To Be Or Not To Be (A Fiduciary), That Is The Question

Bill Carolan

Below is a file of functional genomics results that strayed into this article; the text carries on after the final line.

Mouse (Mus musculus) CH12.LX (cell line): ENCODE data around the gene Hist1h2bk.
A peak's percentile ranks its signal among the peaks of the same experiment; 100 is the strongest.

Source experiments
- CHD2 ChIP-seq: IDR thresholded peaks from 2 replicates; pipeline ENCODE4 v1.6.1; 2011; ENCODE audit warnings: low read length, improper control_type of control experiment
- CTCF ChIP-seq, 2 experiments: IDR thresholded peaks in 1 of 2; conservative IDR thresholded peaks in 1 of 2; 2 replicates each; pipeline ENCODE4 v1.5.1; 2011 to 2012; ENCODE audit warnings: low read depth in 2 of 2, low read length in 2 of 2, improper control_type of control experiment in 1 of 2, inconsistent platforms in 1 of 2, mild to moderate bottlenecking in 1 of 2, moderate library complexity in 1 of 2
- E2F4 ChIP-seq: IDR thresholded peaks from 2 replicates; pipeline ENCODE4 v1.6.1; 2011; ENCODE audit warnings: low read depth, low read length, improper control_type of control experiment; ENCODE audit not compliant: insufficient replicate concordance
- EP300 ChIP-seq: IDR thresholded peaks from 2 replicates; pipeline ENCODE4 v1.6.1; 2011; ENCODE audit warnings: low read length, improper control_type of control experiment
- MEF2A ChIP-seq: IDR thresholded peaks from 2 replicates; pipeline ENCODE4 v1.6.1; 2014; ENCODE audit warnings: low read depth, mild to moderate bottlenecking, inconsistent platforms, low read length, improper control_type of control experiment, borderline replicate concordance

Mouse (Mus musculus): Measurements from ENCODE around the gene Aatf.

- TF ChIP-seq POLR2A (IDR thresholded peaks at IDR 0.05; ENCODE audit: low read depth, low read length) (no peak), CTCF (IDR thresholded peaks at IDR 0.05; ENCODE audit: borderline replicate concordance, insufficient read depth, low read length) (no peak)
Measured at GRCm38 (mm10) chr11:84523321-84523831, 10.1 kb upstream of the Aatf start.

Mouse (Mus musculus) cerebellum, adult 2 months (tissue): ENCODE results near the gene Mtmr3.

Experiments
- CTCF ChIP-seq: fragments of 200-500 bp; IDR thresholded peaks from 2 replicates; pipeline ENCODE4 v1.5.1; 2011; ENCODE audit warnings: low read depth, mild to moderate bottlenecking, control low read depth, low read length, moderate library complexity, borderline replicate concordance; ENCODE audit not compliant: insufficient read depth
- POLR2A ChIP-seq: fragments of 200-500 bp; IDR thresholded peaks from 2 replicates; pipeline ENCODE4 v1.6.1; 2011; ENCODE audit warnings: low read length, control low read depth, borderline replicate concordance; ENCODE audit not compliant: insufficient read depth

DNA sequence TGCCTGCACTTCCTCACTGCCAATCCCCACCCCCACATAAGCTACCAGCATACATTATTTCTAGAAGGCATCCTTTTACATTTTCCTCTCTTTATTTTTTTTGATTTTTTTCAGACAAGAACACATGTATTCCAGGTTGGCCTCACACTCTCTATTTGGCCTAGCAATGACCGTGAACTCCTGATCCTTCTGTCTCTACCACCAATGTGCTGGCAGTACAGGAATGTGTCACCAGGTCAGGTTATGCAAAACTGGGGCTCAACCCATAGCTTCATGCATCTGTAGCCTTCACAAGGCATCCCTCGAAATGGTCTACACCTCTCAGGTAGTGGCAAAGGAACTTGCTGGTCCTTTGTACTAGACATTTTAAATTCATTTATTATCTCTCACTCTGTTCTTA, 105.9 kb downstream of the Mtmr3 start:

GW Financial, Inc is a fiduciary; many financial advisors are not. The Department of Labor (DOL) wants all advisors who provide retirement investment advice to be fiduciaries. A fiduciary is bound by a standard of care to always act in the client’s “best interest.” A fiduciary is legally required to make prudent investment recommendations without regard to their own interests, or the interests of those other than the client. A non-fiduciary can dispense financial advice and sell products to clients that are “suitable,” but not necessarily in the client’s best interest. Last April the DOL made a ruling designed to protect retirement savers from bad advice and products that are not in the client’s best interest. The ruling essentially stated that when financial advisors recommend products or courses of action for retirement accounts, the advisor must act as a fiduciary and therefore that product or advice must be in the “best” interest of the client, and not merely suitable. The DOL ruling caused an uproar in the financial services industry (including insurance companies) because non-fiduciary advisors would no longer be able to justify commission-based transactions that reward the advisor while avoiding recommendations that may be better for the client. These institutions and lobbying groups have filed lawsuits asking the government to delay implementation of the DOL fiduciary rule set to take effect April 1, 2017. An example of a possible conflict of interest between a non-fiduciary advisor and a retirement investor would be when a broker, insurance salesman, or financial institution with its own proprietary products (e.g. mutual funds) invests your money in their own firm’s mutual funds, when a nearly identical mutual fund (i.e. similar underlying equities) with lower transaction costs and lower recurring management expenses would likely be best for the investor. Fee-only financial advisors like GW Financial are fiduciaries who do not sell products, do not receive commissions, do not benefit from transaction fees, and always act in the best interest of the client, whether it’s for investment advice or other financial advice. Fee-only fiduciaries are compensated only with fees for service, whether it’s a consulting fee or a fee based on assets under management. There is no incentive to steer clients toward anything less than the “best” client course of action. Regardless of the outcome of the controversial DOL ruling, GW Financial and other fee-only advisors will continue “To Be” fiduciaries.

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